FROM THE CLUB CAR

Who rides long distance trains in 2015? Well, the short answer, of course, is people for whom travel is about more than ‘getting there.’ It turns out, though, that we are a remarkably diverse group.

Last night, as I was enjoying a brandy in the club car, our conductor entered and sought out the Chinese couple sitting across from me. She was looking for someone bilingual in English and Mandarin to help her with the questions of another Chinese couple who had no English at all.

Knowing that train people usually seek conversation, and always on the lookout for a chance to test the latest tech, I offered to help. I’d recently downloaded a beta of Google Translate, which promises to turn your iPad into Star Trek’s universal translator. What followed was a travel encounter that I think could only have happened on a train.

As my new friends and I found out, the software isn’t quite there yet, but Judy and John were game, so we kept at it. Imagine the scene. Seated side by side, we took turns speaking to my iPad, oblivious to how absurd we must have looked to our fellow passengers.   I would ask a question and, after a moment, Chinese characters would appear on the screen, followed by a female voice speaking Mandarin. Amazing.

Then Judy would nod and answer in Mandarin, again speaking to the glass and metal artifact in my hand. English characters would appear and the female voice would speak English. Some of this back and forth was quite accurate; some hilariously non sequitur. But, it was enough.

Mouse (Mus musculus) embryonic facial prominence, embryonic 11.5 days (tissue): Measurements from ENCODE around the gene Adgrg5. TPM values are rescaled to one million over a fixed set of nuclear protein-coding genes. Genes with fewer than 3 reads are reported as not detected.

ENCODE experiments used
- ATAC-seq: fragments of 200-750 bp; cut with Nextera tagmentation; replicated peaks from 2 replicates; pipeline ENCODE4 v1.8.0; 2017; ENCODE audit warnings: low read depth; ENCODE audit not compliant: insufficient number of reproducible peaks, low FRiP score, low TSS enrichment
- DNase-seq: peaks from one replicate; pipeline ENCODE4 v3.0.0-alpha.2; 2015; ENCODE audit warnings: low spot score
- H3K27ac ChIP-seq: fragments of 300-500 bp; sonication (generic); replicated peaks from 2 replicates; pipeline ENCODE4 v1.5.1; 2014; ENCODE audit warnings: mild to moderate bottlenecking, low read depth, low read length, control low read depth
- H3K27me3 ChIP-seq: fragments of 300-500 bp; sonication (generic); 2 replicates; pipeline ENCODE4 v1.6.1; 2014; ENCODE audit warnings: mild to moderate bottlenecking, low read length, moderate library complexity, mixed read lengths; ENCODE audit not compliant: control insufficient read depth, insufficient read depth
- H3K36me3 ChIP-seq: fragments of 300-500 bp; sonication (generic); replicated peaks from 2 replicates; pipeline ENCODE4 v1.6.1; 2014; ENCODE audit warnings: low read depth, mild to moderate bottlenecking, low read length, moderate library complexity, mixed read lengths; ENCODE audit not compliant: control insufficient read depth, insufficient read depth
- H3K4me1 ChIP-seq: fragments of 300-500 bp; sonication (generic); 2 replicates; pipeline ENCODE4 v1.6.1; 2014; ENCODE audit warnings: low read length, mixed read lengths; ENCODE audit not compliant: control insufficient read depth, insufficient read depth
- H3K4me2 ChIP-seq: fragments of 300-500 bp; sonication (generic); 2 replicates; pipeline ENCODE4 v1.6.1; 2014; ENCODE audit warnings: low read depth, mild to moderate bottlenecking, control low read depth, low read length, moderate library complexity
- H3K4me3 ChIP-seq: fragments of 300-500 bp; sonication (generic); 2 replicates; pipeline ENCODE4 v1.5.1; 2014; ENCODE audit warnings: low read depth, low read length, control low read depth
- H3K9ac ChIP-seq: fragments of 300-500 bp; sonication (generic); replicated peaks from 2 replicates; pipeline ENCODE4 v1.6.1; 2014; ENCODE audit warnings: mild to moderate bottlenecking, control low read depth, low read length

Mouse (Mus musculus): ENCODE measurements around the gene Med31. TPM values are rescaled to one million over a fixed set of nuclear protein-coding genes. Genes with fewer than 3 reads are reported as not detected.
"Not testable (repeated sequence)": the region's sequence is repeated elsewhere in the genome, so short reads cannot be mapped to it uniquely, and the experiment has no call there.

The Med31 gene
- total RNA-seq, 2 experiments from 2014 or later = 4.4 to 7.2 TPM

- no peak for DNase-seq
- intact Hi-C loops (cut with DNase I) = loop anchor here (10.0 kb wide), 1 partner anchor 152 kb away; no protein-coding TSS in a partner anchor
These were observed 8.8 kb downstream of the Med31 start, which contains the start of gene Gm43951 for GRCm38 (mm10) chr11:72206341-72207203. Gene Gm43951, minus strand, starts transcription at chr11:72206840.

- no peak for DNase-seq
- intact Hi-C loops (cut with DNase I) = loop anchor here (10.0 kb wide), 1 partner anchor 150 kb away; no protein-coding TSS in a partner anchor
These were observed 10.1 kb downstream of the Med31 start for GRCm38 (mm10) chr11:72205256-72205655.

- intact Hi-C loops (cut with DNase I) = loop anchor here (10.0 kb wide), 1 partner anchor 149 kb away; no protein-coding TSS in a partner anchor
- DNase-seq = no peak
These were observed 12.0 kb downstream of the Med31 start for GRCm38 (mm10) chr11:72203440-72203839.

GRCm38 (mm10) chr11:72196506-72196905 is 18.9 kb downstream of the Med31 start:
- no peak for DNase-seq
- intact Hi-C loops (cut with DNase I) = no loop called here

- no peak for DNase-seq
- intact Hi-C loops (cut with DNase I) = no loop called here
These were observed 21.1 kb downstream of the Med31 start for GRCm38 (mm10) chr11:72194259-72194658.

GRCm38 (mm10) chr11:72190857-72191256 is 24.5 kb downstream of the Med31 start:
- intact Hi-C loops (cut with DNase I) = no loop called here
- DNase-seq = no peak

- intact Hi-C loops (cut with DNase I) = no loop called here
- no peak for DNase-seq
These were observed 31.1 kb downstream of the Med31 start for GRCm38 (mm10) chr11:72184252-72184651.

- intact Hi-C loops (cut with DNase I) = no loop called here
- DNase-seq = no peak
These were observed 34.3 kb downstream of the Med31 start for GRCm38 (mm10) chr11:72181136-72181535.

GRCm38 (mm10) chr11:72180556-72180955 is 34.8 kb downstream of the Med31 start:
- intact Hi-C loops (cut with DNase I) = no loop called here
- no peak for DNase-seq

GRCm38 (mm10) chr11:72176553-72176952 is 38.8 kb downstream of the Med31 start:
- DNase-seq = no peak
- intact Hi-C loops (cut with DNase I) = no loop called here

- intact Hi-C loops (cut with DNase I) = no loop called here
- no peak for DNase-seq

Judy speaks very little English and I, not a syllable of Mandarin. Yet, with the help of the ghost in the machine, I was learned that she had been in Canada since 2008 and had recently received permanent residence status. She was able to tell me what she had done in Shanghai before emigrating, what John did for a living and that their son had graduated with a degree in business from the University of Toronto and was now working for a bank in Shanghai.

As Judy remarked near the end of our encounter, we had just experienced the beginning of something quite remarkable—the end of learning foreign languages. It was a uniquely 21st century moment, made all the more interesting for having occurred in a 19th century environment. On the other hand, maybe the Victorians who invented trains understood something about people that denizens of the jet age no longer appreciate.

Travel is among the most exciting things the average person ever does… or, it should be. Does it make any sense, then, to simply have to endure any part of a journey? In that sense, the environment on board a train doesn’t belong to any century—it’s a universal space where travelers can meet, learn from each other and appreciate that newer and faster have never necessarily been synonymous with better.

Comments

  1. Gerald Brown says:

    Enjoyed reading this posting Tim. It would have been a wonderful experience. Best wishes, and good luck on the next trip too.

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